A lifelong obsession with the horrorstuffs.
Bring our boys home.
I love how horror films from the '70s feel like abstract fucking art compared to the overly-written, overly-explained style that has become commonplace with today's easily distracted audiences.
A take on the "Monkey's Paw", not a whole lot is explained here. Andy Brooks, killed in the Vietnam War, mysteriously arrives back at home, very different than what his family remembers.
While the messaging isn't exactly ahead of its time (anti-war media was everywhere; John Prine had…
Definitely not the only MTV-ified vampire movie to come out during the '80s, but maybe the only one that seemed to be making some sort of comment with it—even if unintentionally so.
Dianne Wiest ("Oh, they're just young. We were that age, too, once.") as the hippy-dippy Boomer, Edward Herrmann as the yuppie Boomer ("One big happy family. My boys... and yours."), the disaffected Gen X vampires, with their weird clothes, odd hours, and thoughts of immortality...and then there's Grandpa,…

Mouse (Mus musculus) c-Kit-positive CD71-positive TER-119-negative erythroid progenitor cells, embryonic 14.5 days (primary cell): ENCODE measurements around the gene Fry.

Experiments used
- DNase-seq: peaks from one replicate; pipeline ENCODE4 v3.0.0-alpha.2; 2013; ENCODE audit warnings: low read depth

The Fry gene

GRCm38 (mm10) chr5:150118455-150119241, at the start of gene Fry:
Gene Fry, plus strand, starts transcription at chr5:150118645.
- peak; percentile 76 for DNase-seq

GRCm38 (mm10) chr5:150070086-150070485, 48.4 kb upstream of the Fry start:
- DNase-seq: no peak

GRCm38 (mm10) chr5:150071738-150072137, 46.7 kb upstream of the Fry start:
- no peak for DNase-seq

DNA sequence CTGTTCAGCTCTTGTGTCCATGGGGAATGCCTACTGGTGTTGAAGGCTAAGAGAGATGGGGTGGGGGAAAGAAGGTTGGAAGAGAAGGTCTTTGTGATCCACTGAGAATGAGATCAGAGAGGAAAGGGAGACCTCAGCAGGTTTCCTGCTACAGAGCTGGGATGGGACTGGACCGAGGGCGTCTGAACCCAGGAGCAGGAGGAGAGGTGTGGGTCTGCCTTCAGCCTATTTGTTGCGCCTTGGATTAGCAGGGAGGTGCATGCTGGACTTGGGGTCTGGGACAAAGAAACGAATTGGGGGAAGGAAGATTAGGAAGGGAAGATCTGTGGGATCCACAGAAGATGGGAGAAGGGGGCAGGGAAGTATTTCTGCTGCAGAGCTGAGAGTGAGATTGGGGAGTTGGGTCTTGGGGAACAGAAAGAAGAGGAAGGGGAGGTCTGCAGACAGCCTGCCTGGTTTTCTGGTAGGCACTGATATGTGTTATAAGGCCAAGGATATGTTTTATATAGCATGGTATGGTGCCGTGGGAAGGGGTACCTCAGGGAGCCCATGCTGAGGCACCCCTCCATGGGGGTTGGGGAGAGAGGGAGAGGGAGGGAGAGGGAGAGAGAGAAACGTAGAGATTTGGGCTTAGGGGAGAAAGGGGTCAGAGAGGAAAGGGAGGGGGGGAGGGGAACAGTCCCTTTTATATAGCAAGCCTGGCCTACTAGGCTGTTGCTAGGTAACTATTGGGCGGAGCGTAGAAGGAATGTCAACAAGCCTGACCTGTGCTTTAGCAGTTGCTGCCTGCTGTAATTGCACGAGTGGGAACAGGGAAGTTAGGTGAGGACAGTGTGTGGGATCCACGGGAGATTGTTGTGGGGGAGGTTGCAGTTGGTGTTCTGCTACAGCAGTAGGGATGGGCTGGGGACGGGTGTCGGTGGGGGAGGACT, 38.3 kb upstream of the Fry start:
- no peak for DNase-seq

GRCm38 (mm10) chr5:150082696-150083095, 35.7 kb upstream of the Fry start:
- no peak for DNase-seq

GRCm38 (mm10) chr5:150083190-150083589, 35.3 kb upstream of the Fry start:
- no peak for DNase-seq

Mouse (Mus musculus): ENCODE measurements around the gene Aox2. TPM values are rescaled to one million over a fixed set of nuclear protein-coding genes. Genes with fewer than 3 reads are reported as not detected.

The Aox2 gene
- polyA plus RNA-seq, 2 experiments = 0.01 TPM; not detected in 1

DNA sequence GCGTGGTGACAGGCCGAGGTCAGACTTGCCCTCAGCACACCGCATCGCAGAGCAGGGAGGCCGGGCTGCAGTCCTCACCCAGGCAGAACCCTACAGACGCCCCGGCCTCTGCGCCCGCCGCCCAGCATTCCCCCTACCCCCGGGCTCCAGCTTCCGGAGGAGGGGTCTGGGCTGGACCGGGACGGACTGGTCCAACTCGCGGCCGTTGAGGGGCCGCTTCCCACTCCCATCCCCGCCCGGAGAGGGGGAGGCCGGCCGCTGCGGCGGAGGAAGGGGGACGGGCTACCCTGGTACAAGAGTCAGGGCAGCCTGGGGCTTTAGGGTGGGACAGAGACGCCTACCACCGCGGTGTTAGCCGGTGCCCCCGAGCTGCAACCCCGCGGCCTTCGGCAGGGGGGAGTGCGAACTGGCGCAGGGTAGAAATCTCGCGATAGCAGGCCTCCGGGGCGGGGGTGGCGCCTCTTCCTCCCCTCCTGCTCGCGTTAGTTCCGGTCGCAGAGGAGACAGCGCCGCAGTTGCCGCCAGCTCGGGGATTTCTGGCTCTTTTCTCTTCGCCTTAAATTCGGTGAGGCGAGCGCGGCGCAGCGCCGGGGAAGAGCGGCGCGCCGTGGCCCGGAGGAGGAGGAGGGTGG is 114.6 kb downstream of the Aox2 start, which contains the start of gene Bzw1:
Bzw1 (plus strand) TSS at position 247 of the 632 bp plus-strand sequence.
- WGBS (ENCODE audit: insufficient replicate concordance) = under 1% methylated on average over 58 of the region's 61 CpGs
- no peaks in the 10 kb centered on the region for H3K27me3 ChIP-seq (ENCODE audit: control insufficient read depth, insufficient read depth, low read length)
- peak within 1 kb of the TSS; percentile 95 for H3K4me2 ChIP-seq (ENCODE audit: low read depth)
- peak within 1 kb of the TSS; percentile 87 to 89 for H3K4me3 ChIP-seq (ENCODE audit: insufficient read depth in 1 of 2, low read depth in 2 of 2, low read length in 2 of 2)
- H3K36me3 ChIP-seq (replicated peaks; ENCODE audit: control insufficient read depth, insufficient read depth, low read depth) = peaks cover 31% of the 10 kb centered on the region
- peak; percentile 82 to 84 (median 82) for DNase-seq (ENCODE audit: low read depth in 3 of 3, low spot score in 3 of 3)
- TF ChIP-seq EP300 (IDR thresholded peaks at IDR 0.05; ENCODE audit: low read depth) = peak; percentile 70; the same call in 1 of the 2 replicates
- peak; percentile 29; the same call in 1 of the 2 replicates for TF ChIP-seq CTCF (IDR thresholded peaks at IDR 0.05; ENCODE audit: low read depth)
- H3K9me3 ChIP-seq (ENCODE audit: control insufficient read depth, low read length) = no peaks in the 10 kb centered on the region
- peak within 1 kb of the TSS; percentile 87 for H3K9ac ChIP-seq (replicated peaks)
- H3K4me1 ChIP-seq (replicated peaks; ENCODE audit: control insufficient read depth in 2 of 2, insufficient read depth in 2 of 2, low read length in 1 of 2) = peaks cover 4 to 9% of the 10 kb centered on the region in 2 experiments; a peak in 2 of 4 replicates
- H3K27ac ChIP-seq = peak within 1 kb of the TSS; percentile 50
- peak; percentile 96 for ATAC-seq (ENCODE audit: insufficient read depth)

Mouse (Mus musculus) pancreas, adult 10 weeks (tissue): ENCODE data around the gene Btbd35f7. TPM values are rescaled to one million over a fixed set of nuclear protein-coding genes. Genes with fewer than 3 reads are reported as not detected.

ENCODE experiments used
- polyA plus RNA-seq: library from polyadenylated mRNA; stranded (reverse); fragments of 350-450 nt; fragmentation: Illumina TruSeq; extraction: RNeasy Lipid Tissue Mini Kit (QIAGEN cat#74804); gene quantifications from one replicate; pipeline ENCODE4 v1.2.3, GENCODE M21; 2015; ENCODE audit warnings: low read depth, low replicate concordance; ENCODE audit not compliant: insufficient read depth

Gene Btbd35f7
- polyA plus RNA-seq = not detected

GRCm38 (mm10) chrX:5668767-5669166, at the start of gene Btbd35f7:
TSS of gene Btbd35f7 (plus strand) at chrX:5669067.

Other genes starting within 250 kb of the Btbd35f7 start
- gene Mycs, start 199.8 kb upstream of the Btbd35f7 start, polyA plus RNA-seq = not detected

Manages to be fascinating, terrifying, and heartbreaking all at once.
Besides the Nikes and that recognizable footage of Marshall Applewhite—shorn head and wide-eyed stare, against a purple backdrop—my knowledge of Heaven's Gate, especially who they were as people, was incredibly limited. Thankfully, this doc is very thorough and uses plenty of old footage to tell their story.
Plus, it uses some modern songs to unexpectedly great effect.
Cults are fucking scary, man.
It’s awesome how Charlie Kaufman has created his own depressing genre.
Imagine Eternal Sunshine, minus the whimsy and catharsis, and whatever you’re left with is this movie — disdain, resignation, and adriftness. Life, basically.
God, there’s a lot to unpack here. A lot. Multiple watches would barely begin to tie things together.
It’s just cool Netflix funded this thing. More of this, please.